On Lebanon's southern border with Israel on Thursday, Iranian President Mahamoud Ahmadinejad spoke to tens of thousands of supporters in a town that was badly damaged during Israel's 2006 war with Hezbollah.
On one side of the massive, packed stadium, boys in school uniforms waved flags, and sang along with music blaring in Arabic and Farsi. On the other side, veiled women carried posters of their dead sons, casualties of the war with Israel.
In between, tens of thousands of fans whistled and cheered, every time a speaker mentioned Iranian President Mahmoud Ahmadinejad's name.
Hezbollah Supporters gather at a soccer field, as they listen to Iranian President Mahmoud Ahmadinejad's speech during a rally organized by Hezbollah in the southern border town of Bint Jbeil, Lebanon, on 14 Oct., 2010.
Four years ago, much of Bint Jbeil was flattened in the month-long war. And Iranian money helped rebuild parts of the area. Many Lebanese considered the war a victory for Hezbollah. Several of the organization's leaders are now members of the Lebanese parliament and cabinet.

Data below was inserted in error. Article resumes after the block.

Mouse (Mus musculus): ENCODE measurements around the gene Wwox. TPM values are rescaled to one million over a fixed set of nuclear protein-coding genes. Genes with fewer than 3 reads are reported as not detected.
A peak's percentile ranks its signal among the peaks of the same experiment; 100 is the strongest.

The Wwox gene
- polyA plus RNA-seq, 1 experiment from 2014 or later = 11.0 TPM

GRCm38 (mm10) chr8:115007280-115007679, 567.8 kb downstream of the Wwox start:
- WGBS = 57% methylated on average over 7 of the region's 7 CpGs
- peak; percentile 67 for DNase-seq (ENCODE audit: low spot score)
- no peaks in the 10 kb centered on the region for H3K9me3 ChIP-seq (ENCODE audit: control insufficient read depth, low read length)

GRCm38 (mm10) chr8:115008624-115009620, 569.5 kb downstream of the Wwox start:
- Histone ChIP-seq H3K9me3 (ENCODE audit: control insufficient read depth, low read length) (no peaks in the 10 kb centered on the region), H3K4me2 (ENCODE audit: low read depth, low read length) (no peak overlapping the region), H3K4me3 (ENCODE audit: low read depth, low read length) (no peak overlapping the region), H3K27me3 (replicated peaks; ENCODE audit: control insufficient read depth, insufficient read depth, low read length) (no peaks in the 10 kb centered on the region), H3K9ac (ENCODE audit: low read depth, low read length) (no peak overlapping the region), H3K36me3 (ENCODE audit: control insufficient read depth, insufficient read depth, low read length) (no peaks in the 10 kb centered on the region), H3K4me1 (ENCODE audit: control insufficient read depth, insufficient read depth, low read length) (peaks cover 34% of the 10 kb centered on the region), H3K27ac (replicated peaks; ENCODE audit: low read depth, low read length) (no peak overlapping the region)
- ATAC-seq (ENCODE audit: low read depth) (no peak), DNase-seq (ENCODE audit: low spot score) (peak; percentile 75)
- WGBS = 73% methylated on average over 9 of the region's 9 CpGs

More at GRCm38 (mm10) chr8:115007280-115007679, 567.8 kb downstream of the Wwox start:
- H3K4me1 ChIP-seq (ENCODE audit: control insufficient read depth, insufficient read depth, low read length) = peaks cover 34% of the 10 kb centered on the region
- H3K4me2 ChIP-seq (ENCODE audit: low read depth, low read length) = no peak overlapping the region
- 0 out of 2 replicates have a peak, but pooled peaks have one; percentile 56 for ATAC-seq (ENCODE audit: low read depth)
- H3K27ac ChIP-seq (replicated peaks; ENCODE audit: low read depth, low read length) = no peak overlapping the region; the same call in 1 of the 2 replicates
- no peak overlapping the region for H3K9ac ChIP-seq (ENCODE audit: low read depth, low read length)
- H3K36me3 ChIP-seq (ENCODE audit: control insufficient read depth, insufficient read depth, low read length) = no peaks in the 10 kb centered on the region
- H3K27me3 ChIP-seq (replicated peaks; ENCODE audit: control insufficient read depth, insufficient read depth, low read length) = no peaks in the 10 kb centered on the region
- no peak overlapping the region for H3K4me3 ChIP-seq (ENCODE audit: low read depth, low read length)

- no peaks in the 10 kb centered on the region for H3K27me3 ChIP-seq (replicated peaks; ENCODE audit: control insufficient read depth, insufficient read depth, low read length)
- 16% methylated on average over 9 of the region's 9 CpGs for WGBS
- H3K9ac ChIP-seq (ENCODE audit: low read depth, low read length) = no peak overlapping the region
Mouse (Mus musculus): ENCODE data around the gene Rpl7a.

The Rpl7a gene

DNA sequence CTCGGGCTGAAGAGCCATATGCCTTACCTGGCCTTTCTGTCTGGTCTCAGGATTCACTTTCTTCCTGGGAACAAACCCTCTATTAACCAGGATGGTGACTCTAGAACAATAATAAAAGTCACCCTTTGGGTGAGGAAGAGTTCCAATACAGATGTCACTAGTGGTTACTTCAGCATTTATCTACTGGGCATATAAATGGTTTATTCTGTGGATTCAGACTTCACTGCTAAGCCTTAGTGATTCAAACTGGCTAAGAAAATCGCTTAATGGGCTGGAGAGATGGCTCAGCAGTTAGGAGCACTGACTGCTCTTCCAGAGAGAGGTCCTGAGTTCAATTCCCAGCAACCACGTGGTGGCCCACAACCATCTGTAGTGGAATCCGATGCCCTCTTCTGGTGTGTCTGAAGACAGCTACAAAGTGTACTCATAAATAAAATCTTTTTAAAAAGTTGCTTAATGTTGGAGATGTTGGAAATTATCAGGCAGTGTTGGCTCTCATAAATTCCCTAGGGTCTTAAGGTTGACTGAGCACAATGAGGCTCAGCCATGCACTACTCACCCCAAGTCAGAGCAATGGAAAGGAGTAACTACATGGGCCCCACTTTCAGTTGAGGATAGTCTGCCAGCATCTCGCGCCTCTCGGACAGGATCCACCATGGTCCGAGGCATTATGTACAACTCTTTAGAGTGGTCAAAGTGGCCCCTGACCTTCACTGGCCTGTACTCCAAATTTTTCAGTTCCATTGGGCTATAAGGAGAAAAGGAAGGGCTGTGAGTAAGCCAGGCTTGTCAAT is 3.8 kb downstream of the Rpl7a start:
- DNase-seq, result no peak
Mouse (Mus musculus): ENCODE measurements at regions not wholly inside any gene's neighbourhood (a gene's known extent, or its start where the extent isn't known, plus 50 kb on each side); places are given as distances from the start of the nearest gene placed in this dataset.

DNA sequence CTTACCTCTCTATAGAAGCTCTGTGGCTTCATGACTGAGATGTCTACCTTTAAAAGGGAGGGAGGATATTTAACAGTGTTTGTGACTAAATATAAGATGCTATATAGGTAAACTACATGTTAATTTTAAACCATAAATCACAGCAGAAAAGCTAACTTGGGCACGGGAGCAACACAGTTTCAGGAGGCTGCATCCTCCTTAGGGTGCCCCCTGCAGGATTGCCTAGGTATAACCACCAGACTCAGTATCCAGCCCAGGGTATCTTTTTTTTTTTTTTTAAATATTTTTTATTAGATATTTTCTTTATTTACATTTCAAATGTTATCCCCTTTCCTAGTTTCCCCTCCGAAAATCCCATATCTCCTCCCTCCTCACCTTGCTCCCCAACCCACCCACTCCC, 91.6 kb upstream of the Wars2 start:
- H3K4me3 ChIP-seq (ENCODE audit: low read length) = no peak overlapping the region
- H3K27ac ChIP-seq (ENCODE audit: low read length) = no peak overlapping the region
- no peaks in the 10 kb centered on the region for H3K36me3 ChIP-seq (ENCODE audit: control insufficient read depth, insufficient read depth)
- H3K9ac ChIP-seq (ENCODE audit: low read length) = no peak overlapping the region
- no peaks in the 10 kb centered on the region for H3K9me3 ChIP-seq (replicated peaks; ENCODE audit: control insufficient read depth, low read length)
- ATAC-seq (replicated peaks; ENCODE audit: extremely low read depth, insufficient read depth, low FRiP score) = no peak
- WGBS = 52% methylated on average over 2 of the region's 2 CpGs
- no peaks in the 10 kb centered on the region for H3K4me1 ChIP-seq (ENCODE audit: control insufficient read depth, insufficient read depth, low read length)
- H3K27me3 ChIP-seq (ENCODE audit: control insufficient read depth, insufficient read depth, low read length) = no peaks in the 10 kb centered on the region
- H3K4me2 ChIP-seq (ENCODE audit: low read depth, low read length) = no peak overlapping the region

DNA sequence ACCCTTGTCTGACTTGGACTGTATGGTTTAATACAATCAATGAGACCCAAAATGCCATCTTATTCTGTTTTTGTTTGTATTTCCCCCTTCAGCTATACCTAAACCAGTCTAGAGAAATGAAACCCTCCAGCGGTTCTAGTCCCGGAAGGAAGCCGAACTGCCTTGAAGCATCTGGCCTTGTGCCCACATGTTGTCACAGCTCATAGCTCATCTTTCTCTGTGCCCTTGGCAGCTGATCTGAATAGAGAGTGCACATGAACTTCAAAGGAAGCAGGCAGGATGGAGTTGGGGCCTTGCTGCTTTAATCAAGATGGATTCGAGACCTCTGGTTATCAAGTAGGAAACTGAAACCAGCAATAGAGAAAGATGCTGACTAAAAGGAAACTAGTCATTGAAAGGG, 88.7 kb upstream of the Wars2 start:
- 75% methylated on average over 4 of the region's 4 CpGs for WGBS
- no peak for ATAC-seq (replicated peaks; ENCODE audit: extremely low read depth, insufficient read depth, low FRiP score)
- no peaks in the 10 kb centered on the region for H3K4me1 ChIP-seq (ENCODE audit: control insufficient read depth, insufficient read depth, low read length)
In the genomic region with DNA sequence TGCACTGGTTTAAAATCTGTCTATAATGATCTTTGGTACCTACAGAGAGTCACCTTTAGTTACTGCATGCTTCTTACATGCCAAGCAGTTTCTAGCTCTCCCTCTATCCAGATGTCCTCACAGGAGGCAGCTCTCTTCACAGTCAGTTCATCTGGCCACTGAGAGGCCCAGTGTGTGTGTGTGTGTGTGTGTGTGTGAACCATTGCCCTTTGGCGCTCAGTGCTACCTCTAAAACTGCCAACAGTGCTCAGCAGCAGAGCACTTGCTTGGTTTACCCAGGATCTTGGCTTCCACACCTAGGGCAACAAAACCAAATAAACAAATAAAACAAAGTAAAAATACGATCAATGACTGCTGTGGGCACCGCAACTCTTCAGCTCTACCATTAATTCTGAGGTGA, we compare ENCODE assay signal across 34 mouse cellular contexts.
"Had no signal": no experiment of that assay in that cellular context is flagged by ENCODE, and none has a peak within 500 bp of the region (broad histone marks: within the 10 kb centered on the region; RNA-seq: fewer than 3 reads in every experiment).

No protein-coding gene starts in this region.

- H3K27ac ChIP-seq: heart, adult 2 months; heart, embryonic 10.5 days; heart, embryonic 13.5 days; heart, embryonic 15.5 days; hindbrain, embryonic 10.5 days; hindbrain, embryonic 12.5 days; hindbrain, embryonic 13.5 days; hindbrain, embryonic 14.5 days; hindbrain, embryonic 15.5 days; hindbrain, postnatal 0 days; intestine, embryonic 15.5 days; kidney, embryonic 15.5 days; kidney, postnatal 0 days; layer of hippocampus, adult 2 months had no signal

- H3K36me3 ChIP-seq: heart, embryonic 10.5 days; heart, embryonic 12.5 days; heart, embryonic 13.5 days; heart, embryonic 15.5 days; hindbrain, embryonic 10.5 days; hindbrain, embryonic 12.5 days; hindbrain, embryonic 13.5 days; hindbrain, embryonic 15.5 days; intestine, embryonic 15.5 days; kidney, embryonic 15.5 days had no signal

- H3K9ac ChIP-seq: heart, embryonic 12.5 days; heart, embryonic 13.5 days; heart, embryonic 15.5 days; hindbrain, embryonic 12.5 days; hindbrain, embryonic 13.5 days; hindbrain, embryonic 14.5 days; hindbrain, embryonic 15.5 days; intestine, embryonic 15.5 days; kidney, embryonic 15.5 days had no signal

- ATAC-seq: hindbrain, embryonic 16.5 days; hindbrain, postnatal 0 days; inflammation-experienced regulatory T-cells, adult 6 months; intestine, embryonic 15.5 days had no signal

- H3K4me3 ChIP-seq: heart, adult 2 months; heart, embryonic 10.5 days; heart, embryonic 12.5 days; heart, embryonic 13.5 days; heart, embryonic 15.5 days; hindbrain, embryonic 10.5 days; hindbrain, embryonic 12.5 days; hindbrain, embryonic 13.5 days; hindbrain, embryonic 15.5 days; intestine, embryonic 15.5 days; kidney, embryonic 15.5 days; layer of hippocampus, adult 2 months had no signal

The U.S. State Department designated the Shi'ite militant group a terrorist organization.
In Mr. Ahmadinejad's speech in the Hezbollah-controlled south, he praised Bint Jbeil for its resilience, and Hezbollah for its fight with Israel. The Iranian leader also railed against Israel and predicted it would, in his words, "disappear."
In Beirut Wednesday, Mr. Ahmadinejad criticized Israel, accusing it of violating Palestinian rights.
Analysts say the Iranian president's visit to Lebanon is a sign of Iran's growing influence in the country.
Tens of thousands of people turned out in support of the Iranian president in southern Lebanon and waved flags of Iran, Lebanon, Hezbollah and Amel, a Hezbollah-allied Shi’ite party.
After the rally, on Bint Jbeil's dirt streets, people said they were thrilled by Mr. Ahmadinejad's stance toward Israel.
Abdul, a 36-year-old Lebanese-Australian, said the Iranian leader's speech shows that Lebanon, Syria and Iran are united against Israel.
"Israelis, they are very scared. Israelis, if they wanted to do something they would have done it now," Abdul said. "But they are scared and they can't do nothing at all. I'm sure Ahmadinejad, he will do something for Lebanon."
But when asked whether accusations of human rights abuses in Iran lessened his admiration for Mr. Ahmadinejad, Abdul asked reporters to turn off their recorders.